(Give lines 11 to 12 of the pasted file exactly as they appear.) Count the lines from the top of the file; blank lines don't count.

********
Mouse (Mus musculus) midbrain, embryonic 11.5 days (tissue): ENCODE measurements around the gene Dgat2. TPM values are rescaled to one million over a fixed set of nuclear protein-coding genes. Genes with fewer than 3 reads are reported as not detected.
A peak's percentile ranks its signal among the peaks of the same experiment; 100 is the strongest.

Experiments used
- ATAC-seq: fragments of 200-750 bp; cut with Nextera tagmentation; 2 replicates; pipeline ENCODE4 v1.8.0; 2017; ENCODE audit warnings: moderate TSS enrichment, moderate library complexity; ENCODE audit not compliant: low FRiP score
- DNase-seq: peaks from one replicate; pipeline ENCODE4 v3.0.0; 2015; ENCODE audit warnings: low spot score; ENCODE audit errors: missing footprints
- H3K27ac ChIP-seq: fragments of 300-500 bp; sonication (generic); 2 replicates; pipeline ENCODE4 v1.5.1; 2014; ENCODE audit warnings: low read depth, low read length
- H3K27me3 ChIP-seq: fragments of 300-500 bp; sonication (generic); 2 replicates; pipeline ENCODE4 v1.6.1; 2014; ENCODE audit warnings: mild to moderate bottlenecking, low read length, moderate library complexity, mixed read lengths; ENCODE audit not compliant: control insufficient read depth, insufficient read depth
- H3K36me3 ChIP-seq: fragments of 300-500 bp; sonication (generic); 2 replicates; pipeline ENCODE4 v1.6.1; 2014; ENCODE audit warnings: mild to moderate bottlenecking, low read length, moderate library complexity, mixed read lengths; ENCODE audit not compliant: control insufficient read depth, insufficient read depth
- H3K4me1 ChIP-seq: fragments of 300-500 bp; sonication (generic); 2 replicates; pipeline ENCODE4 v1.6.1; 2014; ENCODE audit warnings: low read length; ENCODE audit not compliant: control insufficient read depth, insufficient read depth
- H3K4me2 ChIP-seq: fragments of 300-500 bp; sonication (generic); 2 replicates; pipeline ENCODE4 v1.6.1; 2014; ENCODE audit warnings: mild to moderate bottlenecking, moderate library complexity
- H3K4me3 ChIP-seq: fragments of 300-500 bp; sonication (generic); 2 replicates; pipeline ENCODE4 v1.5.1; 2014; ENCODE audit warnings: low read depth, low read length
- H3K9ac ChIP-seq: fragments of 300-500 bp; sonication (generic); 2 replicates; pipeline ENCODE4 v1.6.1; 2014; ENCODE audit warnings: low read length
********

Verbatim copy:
- H3K4me3 ChIP-seq: fragments of 300-500 bp; sonication (generic); 2 replicates; pipeline ENCODE4 v1.5.1; 2014; ENCODE audit warnings: low read depth, low read length
- H3K9ac ChIP-seq: fragments of 300-500 bp; sonication (generic); 2 replicates; pipeline ENCODE4 v1.6.1; 2014; ENCODE audit warnings: low read length